Secretary of State Donald Rumsfeld paid an unannounced visit to Baghdad Wednesday, after telling reporters the Iraqi government is not yet ready to determine the pace of U.S. troop reductions. "We haven't gotten to that point," he said.
So much for Iraqi sovereignty.
It's perhaps no accident that Rumsfeld's visit comes as the Iraqi Parliament prepares to vote on a measure that would demand a timeline for a U.S. withdrawal from Iraq.
The U.S. military has been cracking down on proponents of the measure.
The U.S. military launched an assault last week on the movement of Shi'ite cleric Moqtada al-Sadr, conducting separate raids in Baghdad and Babylon and killing and arresting dozens of people.
"We asked them to put a timetable on their withdrawal, and they think that they should stay. This is the main reason of the conflict," explained Sadr movement spokesman Fadil el-Sharra, adding it was Sadr's representatives in Parliament who had put forward the resolution demanding a timeline on a U.S. troop withdrawal.
U.S. military officials deny the raids have anything to do with Sadr's political stance.
"I'm not very concerned at all that there's a political element to this," Major Todd Brasseale said, "because frankly there's a political element to whenever we start up a Humvee over here. But our actions are done to counter the terrorist threat and provide security and stability in Baghdad."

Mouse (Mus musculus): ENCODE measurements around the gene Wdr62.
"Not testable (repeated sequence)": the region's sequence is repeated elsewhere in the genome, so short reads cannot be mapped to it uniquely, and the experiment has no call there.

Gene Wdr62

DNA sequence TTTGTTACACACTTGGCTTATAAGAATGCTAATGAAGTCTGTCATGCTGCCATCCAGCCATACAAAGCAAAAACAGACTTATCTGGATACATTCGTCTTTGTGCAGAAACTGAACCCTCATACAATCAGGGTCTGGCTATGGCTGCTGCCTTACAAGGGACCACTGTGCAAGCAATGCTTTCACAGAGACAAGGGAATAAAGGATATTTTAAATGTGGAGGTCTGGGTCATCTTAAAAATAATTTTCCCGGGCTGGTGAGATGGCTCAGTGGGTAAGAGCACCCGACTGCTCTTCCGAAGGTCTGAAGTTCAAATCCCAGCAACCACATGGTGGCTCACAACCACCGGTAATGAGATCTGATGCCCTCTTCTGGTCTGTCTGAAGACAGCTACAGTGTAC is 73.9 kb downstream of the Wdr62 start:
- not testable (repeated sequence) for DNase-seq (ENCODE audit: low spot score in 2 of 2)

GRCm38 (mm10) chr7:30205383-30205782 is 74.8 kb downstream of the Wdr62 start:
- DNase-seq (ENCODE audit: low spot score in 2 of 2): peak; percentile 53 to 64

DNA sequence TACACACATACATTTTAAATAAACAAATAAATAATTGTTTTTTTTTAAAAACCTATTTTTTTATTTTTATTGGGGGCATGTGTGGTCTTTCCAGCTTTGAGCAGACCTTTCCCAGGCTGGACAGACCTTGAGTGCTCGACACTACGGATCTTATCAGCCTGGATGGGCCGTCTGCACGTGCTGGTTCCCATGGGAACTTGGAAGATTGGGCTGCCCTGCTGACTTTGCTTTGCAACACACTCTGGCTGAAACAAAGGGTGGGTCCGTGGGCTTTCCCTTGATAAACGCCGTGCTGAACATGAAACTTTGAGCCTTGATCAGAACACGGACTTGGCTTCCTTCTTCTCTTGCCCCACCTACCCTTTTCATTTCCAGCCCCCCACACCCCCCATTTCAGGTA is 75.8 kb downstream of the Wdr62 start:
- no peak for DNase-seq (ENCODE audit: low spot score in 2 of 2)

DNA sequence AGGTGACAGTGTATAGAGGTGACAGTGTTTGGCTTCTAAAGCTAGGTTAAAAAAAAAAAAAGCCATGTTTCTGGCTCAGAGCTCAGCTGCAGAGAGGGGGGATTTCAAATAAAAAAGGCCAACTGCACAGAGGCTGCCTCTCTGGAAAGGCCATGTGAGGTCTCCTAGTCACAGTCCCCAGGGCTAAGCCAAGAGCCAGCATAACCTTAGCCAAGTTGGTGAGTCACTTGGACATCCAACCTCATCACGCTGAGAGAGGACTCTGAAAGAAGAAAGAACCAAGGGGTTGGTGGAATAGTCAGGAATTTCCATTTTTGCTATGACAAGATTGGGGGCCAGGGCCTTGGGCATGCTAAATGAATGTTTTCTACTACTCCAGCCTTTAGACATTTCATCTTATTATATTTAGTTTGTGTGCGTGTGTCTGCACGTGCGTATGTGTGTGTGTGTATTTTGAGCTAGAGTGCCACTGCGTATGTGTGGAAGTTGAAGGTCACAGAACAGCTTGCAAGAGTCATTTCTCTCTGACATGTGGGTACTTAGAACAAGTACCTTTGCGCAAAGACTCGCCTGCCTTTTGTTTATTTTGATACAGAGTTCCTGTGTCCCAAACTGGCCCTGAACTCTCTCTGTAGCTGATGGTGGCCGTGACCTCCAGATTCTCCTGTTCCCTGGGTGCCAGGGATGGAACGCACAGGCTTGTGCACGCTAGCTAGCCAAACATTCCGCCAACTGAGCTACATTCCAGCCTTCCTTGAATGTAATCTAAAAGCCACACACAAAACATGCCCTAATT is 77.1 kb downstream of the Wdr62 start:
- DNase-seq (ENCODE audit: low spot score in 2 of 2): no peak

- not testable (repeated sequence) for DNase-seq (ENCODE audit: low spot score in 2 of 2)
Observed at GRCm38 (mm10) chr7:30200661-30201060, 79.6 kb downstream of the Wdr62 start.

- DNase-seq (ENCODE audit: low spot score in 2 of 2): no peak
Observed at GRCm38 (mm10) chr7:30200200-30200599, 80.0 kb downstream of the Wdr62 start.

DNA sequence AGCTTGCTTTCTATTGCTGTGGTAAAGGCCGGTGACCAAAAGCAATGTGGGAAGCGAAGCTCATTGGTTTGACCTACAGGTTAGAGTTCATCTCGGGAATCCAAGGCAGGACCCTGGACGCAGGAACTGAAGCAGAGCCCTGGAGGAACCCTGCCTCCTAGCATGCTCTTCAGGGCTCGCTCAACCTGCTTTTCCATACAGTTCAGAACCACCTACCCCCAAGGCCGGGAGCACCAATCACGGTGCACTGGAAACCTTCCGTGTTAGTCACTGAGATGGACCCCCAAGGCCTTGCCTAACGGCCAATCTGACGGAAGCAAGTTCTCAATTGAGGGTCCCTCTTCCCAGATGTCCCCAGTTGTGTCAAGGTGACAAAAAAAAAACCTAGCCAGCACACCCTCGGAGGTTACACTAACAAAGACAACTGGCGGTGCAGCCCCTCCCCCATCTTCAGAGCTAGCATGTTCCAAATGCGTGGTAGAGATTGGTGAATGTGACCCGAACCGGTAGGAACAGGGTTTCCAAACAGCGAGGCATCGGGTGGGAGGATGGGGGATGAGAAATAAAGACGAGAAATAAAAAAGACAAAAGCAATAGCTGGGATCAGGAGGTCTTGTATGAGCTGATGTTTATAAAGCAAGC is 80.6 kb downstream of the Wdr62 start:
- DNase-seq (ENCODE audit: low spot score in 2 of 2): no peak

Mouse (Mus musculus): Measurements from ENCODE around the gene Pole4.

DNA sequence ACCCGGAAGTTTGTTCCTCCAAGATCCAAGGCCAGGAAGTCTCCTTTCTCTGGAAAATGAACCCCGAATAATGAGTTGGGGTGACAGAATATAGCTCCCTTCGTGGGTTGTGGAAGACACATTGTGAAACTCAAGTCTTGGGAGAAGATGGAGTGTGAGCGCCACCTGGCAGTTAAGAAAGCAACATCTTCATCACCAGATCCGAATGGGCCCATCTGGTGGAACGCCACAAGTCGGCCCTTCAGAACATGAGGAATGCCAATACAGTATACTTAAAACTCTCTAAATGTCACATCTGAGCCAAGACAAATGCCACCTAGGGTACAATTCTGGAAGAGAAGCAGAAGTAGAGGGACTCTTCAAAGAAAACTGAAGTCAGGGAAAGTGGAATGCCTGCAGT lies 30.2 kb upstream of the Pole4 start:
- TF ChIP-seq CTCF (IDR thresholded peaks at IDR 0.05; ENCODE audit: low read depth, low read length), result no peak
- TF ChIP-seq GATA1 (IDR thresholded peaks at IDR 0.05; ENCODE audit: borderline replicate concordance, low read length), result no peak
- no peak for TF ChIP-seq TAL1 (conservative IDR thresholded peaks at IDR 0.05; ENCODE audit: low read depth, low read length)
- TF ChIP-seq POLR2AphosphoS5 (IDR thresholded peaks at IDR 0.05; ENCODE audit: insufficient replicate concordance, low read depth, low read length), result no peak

Sadr has millions of followers across Iraq with dozens of seats in the Iraqi Parliament. Early on in the occupation, his Mehdi militia clashed with the U.S. military, but in the summer of 2004 he signed a peace agreement and agreed to join the political process.
"The Sadr movement hasn't fought the Americans since we reached a peace agreement two years ago," said Sharra. "But we still think the Americans are an occupation force. We didn't change our mind. Resistance is our right. So we will try to communicate with them politically to withdraw their troops. Otherwise, they push us to resist again."
Nearly everyone in Iraq supports a timeline on an American troop withdrawal. Majid al-Samarrai, a well-respected journalist and television commentator, says if the U.S. troops leave Iraq, the situation couldn't possibly be worse than it is now.
"The students are now taking their final exams and the parents are not saying that it's important if the students pass or not," he said, "but that it's important just to come back alive."
Like most Iraqis, Samarrai is losing hope that peace will ever come to his country. Despair has set in.
"The American people are full of compassion and will try to help the weak people," he said, "but Bush never listens to anyone. He only listens to the devil. And if the 50 states demonstrate tomorrow and the Iraqis in the 51st state do too, he will never listen. He'll just continue what he's doing. He has his own agenda. He doesn't care what people say."
Pacifica radio network reporter Aaron Glantz is author of the new book "How America Lost Iraq" (Tarcher/Penguin). More information at www.aaronglantz.com.